According To mK Business Daily, Samsung Has Already Won


영어선생 Hall of Shame Entry #9 Bonus
Sometimes, it is just your lucky day. the mK Business Daily, in one fell swoop, gets to be the subject of this article for its content, and it also richly deserves its entry into the 영어선생 Hall of Shame.

Generally Speaking, the mK Business Daily (매일경제) is Good
For the most part, the mk Business Daily is pretty good. For example, it has correctly pointed out that there are shortcomings in the Korean economy, that the Korean consumer is very stretched, and that manyl of the large construction projects in Korea are either financially non-viable, creating stress on the lenders. However, this article is poorly written, and editorializes to the point that it deserves an Entry into the 영어선생 Hall of Shame.

Apple v Samsung: The Giants’ Spat
It is not news at this point that Apple has sued Samsung and vice versa. It is a very delicate matter, since Apple relies on Samsung for many of the parts used in the iPhone and the iPad. Samsung’s Lee Kun-hee has publicly remarked on the matter, although it is the Seoul Gyopo Guide’s opinion that he should stay silent, and let the lawyers do the talking. The quality of the public dialogue will the topic of tomorrow’s post, which highlights out the great divide in communication styles between the Korea and the U.S.

Apparently, mK Business Daily Has Inside Information
Here are a couple of direct quotes from the mK Business Daily article:

The Korean tech giant plans to submit a similar claim to the US court as well. Before doing so, however, Samsung will first answer Apple’s accusations on design stealing by proving such allegations to be baseless and legally indefensible. The counterclaim will come in the next two to three months, after the Korean company successfully defends against Apple’s attacks.

This isn’t reporting; it is editorializing and presumes that Samsung will certainly win. First, Apple’s claims are “baseless” and Samsung will defend itself “successfully.” How does the newspaper know this after less than one week, with no evidence presented in any court, and with no legal expertise to make such conclusions?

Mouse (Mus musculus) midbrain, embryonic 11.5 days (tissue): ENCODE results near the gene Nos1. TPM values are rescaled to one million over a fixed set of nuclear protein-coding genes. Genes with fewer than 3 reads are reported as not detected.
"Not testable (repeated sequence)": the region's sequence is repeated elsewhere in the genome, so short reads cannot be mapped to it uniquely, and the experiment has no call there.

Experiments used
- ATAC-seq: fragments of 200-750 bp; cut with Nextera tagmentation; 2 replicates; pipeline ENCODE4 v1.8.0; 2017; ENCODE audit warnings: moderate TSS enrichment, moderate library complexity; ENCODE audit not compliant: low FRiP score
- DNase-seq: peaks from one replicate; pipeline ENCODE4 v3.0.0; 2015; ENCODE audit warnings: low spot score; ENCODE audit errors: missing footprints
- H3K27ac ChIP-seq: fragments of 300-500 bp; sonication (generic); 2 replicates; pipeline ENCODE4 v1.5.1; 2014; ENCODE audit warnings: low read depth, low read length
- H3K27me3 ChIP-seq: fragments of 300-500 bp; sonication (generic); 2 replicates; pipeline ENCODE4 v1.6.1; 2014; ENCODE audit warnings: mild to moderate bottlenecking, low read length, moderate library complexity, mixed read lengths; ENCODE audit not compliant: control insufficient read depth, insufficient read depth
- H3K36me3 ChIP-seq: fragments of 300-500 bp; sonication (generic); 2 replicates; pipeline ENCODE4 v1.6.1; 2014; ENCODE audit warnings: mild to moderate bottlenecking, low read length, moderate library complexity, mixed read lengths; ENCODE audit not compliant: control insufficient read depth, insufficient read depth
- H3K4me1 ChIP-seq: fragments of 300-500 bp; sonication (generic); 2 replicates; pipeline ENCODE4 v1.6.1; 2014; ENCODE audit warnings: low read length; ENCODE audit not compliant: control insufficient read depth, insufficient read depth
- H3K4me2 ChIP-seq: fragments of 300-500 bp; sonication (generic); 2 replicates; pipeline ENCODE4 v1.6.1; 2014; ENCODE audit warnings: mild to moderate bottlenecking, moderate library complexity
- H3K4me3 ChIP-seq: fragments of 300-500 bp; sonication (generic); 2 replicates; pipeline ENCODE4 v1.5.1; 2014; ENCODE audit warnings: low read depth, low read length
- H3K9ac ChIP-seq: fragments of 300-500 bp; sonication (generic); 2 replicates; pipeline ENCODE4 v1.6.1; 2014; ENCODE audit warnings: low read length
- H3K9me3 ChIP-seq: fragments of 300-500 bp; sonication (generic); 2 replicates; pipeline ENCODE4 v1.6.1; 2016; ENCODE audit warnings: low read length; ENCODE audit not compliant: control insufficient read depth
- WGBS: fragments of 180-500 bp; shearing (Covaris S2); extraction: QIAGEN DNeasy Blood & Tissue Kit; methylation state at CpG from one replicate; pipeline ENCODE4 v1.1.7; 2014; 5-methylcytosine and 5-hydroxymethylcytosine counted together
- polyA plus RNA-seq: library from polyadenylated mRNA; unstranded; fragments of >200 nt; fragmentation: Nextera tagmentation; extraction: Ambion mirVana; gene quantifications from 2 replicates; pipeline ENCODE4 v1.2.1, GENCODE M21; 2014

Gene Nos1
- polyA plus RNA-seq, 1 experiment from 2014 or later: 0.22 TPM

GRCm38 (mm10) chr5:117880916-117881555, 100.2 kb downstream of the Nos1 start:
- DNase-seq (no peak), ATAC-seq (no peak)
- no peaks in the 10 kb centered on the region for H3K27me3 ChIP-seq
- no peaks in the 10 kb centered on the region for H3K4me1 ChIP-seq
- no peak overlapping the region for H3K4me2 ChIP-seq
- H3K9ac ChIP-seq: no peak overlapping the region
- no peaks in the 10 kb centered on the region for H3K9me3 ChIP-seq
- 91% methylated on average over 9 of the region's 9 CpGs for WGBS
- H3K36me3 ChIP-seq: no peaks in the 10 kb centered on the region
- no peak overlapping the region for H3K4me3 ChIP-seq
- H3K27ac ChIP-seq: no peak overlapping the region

A couple of paragraphs later, the same message continues:

Samsung had cited breaches against its telecommunications patents for the legal battle against Apple, most probably because the Korean company holds a comparative advantage in the field. Samsung is the largest foreign company in the US in terms of patent registrations, and takes a bulk of the nation’s mobile phone-related technological patents. Apple, on the other hand, has a relatively weak patent base for hardware technology.

Maybe this is true, maybe it isn’t. It is doubtful, at best, that the mK Business Daily is in any position to make these conclusions as if they were fact.

Poor Diction = Poor English
Maybe the mK Business Daily should more this article to the Editorials section. At the very least, using adverbs such as “successfully,” and describing Apple’s patent base as “weak” are very judgmental. Those words suggest that the outcome has already been reached, when nothing could be further from the truth. Does someone really believe that Steve Jobs is going to take these allegations without defending Apple vigorously? 웃긴 것 치지 마세요. The same can be said for Samsung, and rightfully so. This article makes, due to its poor English word choice, makes it seem that the result is a foregone conclusion. So while there is no doubt that reading newspapers written in English is, overall, an excellent way to learn English, this article isn’t a good example, for multiple reasons. For that reason, the mK Business Daily receives Entry #9 into the 영어선생 Hall of Shame.